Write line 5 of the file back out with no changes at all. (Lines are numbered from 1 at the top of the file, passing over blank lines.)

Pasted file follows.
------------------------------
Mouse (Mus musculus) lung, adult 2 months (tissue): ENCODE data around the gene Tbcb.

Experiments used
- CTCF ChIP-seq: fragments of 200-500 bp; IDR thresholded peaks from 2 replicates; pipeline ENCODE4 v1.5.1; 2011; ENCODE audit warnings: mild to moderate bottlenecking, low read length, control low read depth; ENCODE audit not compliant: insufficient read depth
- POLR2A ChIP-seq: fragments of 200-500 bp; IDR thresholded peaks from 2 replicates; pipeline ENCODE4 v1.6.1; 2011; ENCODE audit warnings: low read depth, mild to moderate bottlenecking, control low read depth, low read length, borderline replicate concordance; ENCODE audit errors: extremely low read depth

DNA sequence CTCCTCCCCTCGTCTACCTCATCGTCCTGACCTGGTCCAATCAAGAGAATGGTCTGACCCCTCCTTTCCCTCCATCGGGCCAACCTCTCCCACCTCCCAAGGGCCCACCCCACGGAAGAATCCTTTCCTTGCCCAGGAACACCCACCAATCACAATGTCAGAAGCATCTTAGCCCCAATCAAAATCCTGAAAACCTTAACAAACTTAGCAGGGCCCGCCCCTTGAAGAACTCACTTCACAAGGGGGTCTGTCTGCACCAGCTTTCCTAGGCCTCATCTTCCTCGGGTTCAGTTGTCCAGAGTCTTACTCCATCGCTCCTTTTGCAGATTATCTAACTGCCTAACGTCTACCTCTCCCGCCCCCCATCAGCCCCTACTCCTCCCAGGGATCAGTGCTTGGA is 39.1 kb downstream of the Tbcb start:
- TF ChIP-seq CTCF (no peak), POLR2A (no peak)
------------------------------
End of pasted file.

DNA sequence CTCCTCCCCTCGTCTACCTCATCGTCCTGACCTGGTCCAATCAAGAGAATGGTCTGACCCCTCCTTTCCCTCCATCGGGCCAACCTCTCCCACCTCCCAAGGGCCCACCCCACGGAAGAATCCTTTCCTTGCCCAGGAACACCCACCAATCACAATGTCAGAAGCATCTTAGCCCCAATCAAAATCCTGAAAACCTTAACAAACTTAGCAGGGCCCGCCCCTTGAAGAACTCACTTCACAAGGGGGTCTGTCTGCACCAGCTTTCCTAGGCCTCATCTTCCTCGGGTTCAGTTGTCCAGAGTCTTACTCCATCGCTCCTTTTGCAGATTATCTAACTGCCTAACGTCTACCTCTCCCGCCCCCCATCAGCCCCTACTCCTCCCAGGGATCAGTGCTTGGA is 39.1 kb downstream of the Tbcb start: